A breach of contract may be “material” (i.e., an important breach) or “immaterial” (a relatively unimportant breach). When a breach is material, the party not in breach can terminate the contract and will be excused from further performance of the contract. An immaterial breach may give rise to a right to sue for breach of contract to seek damages, but an immaterial breach does not excuse performance by the party not in breach of the contract.
Examples of Excused and/or Immaterial Breaches of Contract
Assume that on June 23rd, Joe agrees to sell his used car to Jim for $15,000 with the exchange (of the payment and of the car) to be contemporaneous, to occur at Joe’s house on July 1st.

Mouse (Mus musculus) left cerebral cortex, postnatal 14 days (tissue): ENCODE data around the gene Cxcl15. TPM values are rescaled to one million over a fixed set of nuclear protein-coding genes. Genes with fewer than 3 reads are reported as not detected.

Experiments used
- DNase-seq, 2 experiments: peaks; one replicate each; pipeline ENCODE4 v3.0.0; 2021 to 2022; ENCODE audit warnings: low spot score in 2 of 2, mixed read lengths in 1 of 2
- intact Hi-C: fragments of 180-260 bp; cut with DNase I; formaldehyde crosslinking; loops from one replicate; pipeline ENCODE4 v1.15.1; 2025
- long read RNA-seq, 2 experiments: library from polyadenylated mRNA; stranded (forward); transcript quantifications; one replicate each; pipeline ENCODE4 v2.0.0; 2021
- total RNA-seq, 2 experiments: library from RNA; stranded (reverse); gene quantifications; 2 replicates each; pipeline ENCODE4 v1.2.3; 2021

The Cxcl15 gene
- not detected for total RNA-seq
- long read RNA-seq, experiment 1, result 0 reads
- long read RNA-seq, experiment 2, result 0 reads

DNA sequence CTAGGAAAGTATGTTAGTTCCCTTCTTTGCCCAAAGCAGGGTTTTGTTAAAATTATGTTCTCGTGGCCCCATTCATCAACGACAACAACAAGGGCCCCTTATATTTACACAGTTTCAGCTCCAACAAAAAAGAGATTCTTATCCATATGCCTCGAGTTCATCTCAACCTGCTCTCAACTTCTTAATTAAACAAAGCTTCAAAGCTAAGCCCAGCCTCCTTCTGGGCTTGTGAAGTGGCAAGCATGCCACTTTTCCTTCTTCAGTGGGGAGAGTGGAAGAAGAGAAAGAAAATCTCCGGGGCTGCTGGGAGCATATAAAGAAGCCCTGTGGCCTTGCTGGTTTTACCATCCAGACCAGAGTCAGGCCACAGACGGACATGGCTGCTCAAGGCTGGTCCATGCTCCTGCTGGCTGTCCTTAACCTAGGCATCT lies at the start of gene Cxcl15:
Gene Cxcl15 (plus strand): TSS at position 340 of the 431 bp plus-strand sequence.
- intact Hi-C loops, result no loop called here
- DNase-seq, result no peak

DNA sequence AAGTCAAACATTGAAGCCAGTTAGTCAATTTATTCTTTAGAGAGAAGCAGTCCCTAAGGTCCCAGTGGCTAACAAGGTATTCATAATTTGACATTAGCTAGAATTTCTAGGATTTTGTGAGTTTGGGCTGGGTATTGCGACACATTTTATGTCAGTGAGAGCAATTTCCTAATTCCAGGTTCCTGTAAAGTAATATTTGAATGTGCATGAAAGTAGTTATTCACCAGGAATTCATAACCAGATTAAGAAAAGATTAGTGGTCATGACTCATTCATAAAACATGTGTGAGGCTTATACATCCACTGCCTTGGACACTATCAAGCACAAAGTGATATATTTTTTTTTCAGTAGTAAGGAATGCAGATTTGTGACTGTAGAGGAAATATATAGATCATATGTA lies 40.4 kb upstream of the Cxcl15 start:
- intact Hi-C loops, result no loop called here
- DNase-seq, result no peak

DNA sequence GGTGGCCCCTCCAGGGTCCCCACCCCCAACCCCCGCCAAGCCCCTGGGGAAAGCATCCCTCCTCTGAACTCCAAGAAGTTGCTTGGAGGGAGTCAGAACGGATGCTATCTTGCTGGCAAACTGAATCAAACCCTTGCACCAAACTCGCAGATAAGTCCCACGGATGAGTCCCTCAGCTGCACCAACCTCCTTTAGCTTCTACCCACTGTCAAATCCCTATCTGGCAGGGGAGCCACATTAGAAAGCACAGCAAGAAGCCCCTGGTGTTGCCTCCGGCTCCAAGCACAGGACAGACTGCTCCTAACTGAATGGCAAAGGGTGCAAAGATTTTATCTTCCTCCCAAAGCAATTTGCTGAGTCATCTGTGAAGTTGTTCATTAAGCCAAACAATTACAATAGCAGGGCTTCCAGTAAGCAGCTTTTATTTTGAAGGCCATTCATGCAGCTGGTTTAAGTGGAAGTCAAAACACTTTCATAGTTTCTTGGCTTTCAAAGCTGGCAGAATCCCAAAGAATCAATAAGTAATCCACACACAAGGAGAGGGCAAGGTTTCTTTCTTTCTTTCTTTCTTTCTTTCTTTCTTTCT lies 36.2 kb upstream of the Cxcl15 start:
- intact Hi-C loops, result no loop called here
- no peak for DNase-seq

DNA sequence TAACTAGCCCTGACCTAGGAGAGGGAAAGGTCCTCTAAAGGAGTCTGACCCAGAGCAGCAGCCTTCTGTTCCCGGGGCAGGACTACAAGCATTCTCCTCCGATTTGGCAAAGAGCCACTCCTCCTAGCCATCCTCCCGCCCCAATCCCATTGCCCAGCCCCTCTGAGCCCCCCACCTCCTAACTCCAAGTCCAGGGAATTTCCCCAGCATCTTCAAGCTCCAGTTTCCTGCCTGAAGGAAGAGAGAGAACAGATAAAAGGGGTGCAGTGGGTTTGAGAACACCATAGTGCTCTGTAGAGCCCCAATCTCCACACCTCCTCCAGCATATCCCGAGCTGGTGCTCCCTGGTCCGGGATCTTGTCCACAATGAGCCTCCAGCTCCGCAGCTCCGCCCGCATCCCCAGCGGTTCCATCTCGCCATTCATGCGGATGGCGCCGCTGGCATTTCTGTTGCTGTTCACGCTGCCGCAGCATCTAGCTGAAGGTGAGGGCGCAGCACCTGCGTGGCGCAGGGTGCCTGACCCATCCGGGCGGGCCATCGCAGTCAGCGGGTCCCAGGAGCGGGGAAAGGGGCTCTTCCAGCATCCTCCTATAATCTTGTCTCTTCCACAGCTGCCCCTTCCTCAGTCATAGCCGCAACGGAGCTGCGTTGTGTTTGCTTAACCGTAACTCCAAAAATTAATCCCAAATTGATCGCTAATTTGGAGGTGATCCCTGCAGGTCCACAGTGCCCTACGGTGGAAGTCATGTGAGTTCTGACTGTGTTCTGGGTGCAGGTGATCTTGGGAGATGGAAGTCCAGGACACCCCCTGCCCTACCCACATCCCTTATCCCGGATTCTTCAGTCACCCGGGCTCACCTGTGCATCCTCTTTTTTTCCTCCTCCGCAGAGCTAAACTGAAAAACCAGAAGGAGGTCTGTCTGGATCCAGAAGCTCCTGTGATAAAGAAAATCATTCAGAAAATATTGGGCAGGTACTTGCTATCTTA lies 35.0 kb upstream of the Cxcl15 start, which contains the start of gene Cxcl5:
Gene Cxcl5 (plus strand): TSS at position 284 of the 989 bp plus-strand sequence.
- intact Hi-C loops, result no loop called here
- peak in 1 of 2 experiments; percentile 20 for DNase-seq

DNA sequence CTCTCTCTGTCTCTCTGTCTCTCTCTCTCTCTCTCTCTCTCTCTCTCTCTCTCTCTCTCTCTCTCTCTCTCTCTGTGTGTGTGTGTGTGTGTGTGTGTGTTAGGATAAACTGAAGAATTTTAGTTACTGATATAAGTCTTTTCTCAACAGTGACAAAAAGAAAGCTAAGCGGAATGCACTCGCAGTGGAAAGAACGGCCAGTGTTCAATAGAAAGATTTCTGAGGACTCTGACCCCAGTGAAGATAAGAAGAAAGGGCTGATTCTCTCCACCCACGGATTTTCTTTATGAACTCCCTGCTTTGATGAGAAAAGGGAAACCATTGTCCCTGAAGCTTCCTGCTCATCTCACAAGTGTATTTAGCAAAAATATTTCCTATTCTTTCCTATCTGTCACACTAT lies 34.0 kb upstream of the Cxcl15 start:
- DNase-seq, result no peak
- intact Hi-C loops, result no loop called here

Immaterial Breach: Assume further that on June 30th, Jim tells Joe that Jim cannot deliver the check on July 1st but can deliver it on July 2d. Jim has breached the contract. But (unless time was agreed to be of the essence) Jim’s breach is immaterial. So long as Jim makes the payment on July 2d, Joe should deliver the car to Jim on July 2nd.
Material Breach: Assume instead that on June 30th, Jim tells Joe that Jim can only pay
$10,000 on July 1st and he wants to take possession of the car on July 1st and pay the $5,000 balance on July 30th. Jim has materially breached the contract. Joe has the right to tell Jim that Joe won’t sell the car to Jim at all and that Joe may sue Jim for his breach.